Enrique Martinez Celaya's Schneebett, Beethoven's Frigid Deathbed, Opens at Miami Art Museum

Schneebett, German for "snow bed," is a three-part installation that opens at the Miami Art Museum this Thursday. ​​Based on the dying days of German composer Beethoven, it's not the first thing we expected from an artist named Enrique Martinez Celaya.

But the seed of this creation was actually planted in the artist's boyhood. Though born in Cuba and raised in Spain, Martinez Celaya became fascinated with German literature at an early age.

"My sense of myself since I was a little kid, strangely enough, came

through Friedrich Nietsche," Martinez Celaya said. "Through him I

discovered Hesse, and after that Schopenhauer, and so on. So both

continental philosophy and German writing in particular, for example

Thomas Mann, were a huge influence on me through my teenage years. So my

emotional and intellectual making, although my last name is Martinez

Celaya, I was really German. So when my career got started in Los Angeles

a few years back, the first collectors that supported my work were

German. And in fact, my biggest collectors remain Germans."

Though he always kept a paintbrush in one hand, in his youth, Martinez Celaya felt that a career in science "made more sense" for the son of a poor immigrant family. He studied applied physics at Cornell and pursued a Ph.D. in quantum electronics at the University of California, Berkeley before the gravity of his artistic inclination finally caused him to shift course.

Perhaps the only art student ever to pay his way through school by working as a laser scientist (developing three patented machines in the process), Celaya says the transition from right to left brain wasn't easy, but it sure does look that way. His work has been displayed in the Museum of Modern Art and the Whitney Museum of American Art in New York, Museum der bildenden Künste in Leipzig, Germany, and the Museum of Contemporary Art in Los Angeles.

Schneebett, German for "snow bed," is a three-part installation originally commissioned by the Berlin Philharmonic in 2004. The understated exhibit conveys Beethoven's final moments through objects like a bronze bed, covered in a thick layer of actual frost (yes, snow in Miami!) created by an elaborate compressor system.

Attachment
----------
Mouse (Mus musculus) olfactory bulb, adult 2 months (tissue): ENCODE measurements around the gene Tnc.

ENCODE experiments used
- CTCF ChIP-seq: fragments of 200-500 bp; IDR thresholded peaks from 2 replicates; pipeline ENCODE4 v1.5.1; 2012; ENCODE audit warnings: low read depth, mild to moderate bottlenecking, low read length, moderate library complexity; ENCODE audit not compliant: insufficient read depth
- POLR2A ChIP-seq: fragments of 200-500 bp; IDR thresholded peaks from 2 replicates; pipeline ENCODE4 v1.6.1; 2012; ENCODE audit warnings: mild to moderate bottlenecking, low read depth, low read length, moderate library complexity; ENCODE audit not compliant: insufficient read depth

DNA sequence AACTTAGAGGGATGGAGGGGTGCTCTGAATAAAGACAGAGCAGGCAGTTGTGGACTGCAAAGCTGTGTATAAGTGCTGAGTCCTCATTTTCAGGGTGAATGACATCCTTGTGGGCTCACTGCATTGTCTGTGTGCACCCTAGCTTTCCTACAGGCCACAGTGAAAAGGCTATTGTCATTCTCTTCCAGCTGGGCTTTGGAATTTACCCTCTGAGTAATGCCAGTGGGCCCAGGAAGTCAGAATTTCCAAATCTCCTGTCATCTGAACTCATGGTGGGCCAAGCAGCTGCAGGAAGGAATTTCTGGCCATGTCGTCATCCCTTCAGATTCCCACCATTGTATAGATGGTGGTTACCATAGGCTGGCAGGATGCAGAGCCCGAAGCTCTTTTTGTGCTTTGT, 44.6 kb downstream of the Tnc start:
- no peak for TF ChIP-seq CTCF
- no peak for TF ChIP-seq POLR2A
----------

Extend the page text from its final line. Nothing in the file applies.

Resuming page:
Behind the bed, a painting covered with tar and feathers depicts a dense, snow-covered forest. The entry to the room is blocked by a pile of sticks. On the other side of the doorway sits a single chair from which the viewer can peer into the inaccessible deathbed.

Martinez Celaya's work deals with the ideas of exile and displacement. The installation conveys a sense of longing, or what the Germans call Sehnsucht, to reflect that Beethoven died in Vienna, Austria, far from his home in Bonn, Germany, which he left at the age of 22.

"Beethoven's being distant from his land was important, but then so was his estrangement from his father, his estrangement from his family," says Martinez Celaya. "I got a sense of his personal failure when he realizes that there's so little time left; is there a possibility of reconciling himself with that past? It's reflected in his interest to kind of reconcile his battles with some of the earlier composers he had fought all along.

"The process of mending the past is perhaps more important than the physical distance of exile. So in some ways it's a temporal exile. If it's just a distance of land, you can always take a trip to get back to the land. But with a temporal exile, with a sense of being banished from a past that you can never go back to, and the regrets of that, it's a much more difficult exile."

The exhibit opens at the Miami Art Museum (101 W. Flagler St., Miami) from 6 to 8 p.m. on Thursday and will feature a talk from the artist, followed by a performance by members from the Miami Symphony Orchestra. Tickets cost $10. The exhibit will be on view from October 14th to January 1st in the Anchor Gallery; admission ranges from free to $8. Call 305-375-3000 or go to

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Camille Lamb
Contact: Camille Lamb